WASHINGTON — The Obama administration proposed Monday to raise the required level of reserves at the Federal Deposit Insurance Corp. to more than $80 billion — a move that would require banks to pony up a huge amount of money.

In its proposed 2011 budget, the White House, citing the insolvency of the Deposit Insurance Fund, said that allowing the ratio of reserves to insured deposits to fluctuate in a range of 1.15% to 1.5% has proven "inadequate to handle the unexpected risks and losses that come with a downturn in the economy."

Lawmakers should consider "a level above 1.5% in order to maintain positive fund balances during future downturns," the budget said.

The proposal appeared to be a trial balloon, and some sources made note of the fact that the administration did not ask lawmakers to act but merely said "it may be appropriate" for Congress to consider raising the reserve level.

Other observers said the administration may only be suggesting that the current 1.5% cap be removed because it requires the FDIC to return funds to the industry.

Either interpretation made industry representatives nervous, though they conceded that the FDIC had been underfunded before the financial crisis.

"There is a sense that it would have been obviously better to have more money in the Deposit Insurance Fund before this crisis," said James Chessen, the chief economist for the American Bankers Association.

But Chessen warned against building the fund too high and said the White House appeared to be just trying to raise the reserve level to help offset the federal deficit.

"My fear is that" policymakers "would use this as just another tax on all banks," he said.

The industry would oppose raising the level to 1.5% and also objects to removing a cap on the FDIC's ability to charge premiums. "It's critically important that whatever range is discussed that there be some limitations on the FDIC's ability to raise more money," Chessen said.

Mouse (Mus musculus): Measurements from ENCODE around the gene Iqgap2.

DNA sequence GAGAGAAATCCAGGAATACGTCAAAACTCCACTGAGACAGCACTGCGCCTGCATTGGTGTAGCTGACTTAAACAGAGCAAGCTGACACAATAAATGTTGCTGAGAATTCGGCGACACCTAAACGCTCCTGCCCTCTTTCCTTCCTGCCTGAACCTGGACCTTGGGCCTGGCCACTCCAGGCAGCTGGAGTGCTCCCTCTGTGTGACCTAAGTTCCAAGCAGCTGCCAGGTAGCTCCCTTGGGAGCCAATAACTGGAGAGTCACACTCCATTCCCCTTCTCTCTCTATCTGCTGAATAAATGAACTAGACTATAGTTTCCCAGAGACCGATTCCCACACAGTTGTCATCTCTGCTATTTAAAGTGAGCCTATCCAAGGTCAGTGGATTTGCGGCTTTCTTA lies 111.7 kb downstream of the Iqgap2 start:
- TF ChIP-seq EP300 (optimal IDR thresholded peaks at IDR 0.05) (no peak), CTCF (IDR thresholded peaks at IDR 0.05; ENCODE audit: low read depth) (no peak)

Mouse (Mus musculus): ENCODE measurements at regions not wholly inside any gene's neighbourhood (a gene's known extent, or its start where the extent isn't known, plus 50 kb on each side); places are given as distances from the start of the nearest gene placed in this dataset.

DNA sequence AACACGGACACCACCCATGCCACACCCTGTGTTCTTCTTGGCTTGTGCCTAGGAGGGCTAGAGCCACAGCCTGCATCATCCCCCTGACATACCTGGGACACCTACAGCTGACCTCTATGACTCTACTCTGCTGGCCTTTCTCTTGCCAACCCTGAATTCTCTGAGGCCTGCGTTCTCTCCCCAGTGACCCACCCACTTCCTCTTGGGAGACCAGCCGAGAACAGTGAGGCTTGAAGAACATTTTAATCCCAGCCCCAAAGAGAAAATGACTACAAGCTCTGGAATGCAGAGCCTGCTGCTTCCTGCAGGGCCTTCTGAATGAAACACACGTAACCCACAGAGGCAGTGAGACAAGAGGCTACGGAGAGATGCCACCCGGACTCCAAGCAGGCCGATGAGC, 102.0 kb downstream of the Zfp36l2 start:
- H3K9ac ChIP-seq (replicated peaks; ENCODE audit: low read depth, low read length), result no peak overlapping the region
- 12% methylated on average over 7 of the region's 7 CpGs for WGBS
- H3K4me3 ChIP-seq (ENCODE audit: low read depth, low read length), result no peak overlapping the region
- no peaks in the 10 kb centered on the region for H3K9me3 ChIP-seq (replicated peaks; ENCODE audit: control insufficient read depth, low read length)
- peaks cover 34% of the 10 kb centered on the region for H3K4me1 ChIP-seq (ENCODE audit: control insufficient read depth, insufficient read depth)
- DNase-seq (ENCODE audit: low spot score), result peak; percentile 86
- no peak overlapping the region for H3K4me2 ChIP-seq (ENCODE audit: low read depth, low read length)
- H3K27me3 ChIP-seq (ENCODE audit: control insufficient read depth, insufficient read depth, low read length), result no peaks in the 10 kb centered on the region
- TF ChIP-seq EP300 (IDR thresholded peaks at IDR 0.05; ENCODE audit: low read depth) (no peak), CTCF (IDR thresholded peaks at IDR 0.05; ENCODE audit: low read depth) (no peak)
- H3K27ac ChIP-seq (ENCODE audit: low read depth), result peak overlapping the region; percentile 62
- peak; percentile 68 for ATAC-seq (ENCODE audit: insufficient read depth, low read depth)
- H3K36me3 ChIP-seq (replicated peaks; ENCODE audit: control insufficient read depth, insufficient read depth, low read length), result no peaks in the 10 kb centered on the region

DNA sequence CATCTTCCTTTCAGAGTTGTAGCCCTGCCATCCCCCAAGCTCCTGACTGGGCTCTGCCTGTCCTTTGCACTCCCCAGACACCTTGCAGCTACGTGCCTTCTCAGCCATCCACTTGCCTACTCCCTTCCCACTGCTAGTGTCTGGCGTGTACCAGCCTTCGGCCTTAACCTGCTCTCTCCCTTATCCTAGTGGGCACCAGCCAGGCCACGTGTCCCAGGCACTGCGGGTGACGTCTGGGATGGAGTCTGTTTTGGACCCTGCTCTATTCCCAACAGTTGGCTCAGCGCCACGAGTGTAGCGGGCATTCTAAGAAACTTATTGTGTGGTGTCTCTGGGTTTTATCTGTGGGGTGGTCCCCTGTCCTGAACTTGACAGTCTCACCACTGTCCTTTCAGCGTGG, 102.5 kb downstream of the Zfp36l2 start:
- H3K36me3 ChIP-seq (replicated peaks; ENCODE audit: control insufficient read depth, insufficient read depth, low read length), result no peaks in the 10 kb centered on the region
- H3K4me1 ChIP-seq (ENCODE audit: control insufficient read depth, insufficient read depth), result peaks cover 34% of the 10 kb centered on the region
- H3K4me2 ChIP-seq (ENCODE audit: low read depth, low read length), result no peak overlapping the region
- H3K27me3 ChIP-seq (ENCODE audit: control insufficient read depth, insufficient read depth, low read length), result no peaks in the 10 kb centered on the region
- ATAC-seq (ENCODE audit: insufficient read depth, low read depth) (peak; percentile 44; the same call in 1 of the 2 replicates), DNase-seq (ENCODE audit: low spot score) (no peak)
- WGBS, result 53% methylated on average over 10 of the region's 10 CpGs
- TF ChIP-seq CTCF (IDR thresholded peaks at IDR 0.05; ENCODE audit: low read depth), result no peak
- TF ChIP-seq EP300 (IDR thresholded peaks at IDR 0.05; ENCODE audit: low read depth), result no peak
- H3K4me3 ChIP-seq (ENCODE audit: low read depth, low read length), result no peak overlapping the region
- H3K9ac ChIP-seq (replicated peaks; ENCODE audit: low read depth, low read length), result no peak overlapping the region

Camden Fine, the chief executive of the Independent Community Bankers of America, warned that any attempt to increase the reserve fund would take money away from banks' lending potential.

"All it would do is negatively impact lending and the recovery," said Fine. "It would just further depress earnings of the banks during a time when banks are struggling to make earnings."

He argued that banks already pay enough in premiums — and are likely to pay high assessments for years to come.

"Right now the FDIC projects it will take eight years just to get back to 1.15%. That's paying 15 to 17 cents" per $100 of domestic deposits "on the assessment, which is a very high assessment historically," he said.

It is unclear where the FDIC will come down on the proposal. The agency supports removing the 1.5% cap but has not commented on whether reserves should be that high.

The FDIC's current system was the product of a sweeping reform bill passed in 2006, intended then to give the agency more leeway to build up reserves in good times.

Under current law, the FDIC must keep the reserve ratio between 1.15% and 1.50% and set an informal target within that range to guide its policy. (The current target is 1.25%). If the ratio exceeds 1.35%, the agency must begin issuing rebates to the industry.

The limits authorized in the 2006 legislation were seen at the time as an improvement on how the agency had previously set premiums.

Before this law, the FDIC had a hard target of 1.25%. If the reserve ratio fell below that level, steep premiums must be charged industrywide.

But as long as the ratio stayed above 1.25%, the FDIC was largely powerless to increase rates. During the decade through 2006, when the industry was largely stable, 95% of banks paid no premiums.

But even the revised system has been sharply criticized. By the time the bill passed, the FDIC had little time to build reserves before the financial crisis hit.

Once it did, the rapid pace of failures quickly drained the funds that had been collected. As of Sept. 30, the DIF had an $8.2 billion deficit.

Some observers said the administration's proposal recognizes that the FDIC perhaps should have been able to charge premiums during that time to prepare for a downturn and avoid the need to charge heavy premiums when banks are already facing formidable challenges.

"Have you ever heard of an insurance company telling someone: 'You're such a good driver that we're not going to require you to pay any insurance premiums for the year?' " said James Barth, a finance professor at Auburn University and a fellow at the Milken Institute.

Karen Shaw Petrou, the managing partner of Federal Financial Analytics Inc., said she hoped the Obama proposal is a sign that the deposit insurance system will be revamped further.

"I hope it's an early indication that the FDIC will look at a more actuarially reasonable way to set the" designated reserve ratio, she said.